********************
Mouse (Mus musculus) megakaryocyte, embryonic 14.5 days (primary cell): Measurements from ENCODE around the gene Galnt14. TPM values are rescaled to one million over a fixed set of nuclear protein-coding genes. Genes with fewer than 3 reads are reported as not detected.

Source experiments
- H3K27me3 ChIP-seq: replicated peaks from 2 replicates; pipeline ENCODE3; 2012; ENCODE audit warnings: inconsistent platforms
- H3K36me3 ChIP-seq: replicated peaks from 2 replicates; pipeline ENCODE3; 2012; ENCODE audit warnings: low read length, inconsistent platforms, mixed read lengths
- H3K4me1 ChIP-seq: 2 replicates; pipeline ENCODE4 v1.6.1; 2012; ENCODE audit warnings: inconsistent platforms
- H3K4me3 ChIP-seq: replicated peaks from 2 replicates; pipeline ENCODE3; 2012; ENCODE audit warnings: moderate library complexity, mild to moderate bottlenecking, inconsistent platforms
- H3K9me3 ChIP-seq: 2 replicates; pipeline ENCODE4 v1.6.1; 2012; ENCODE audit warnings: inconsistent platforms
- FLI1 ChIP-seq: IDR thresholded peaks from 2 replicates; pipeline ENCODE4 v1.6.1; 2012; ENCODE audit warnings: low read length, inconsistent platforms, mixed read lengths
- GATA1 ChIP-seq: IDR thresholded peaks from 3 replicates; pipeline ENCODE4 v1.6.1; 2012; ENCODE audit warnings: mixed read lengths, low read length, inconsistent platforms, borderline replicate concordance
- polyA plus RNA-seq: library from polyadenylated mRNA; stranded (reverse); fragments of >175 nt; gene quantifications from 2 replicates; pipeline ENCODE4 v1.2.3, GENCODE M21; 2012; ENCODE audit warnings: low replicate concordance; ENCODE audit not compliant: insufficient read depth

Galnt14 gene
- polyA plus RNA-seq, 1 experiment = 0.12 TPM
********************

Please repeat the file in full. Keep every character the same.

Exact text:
Mouse (Mus musculus) megakaryocyte, embryonic 14.5 days (primary cell): Measurements from ENCODE around the gene Galnt14. TPM values are rescaled to one million over a fixed set of nuclear protein-coding genes. Genes with fewer than 3 reads are reported as not detected.

Source experiments
- H3K27me3 ChIP-seq: replicated peaks from 2 replicates; pipeline ENCODE3; 2012; ENCODE audit warnings: inconsistent platforms
- H3K36me3 ChIP-seq: replicated peaks from 2 replicates; pipeline ENCODE3; 2012; ENCODE audit warnings: low read length, inconsistent platforms, mixed read lengths
- H3K4me1 ChIP-seq: 2 replicates; pipeline ENCODE4 v1.6.1; 2012; ENCODE audit warnings: inconsistent platforms
- H3K4me3 ChIP-seq: replicated peaks from 2 replicates; pipeline ENCODE3; 2012; ENCODE audit warnings: moderate library complexity, mild to moderate bottlenecking, inconsistent platforms
- H3K9me3 ChIP-seq: 2 replicates; pipeline ENCODE4 v1.6.1; 2012; ENCODE audit warnings: inconsistent platforms
- FLI1 ChIP-seq: IDR thresholded peaks from 2 replicates; pipeline ENCODE4 v1.6.1; 2012; ENCODE audit warnings: low read length, inconsistent platforms, mixed read lengths
- GATA1 ChIP-seq: IDR thresholded peaks from 3 replicates; pipeline ENCODE4 v1.6.1; 2012; ENCODE audit warnings: mixed read lengths, low read length, inconsistent platforms, borderline replicate concordance
- polyA plus RNA-seq: library from polyadenylated mRNA; stranded (reverse); fragments of >175 nt; gene quantifications from 2 replicates; pipeline ENCODE4 v1.2.3, GENCODE M21; 2012; ENCODE audit warnings: low replicate concordance; ENCODE audit not compliant: insufficient read depth

Galnt14 gene
- polyA plus RNA-seq, 1 experiment = 0.12 TPM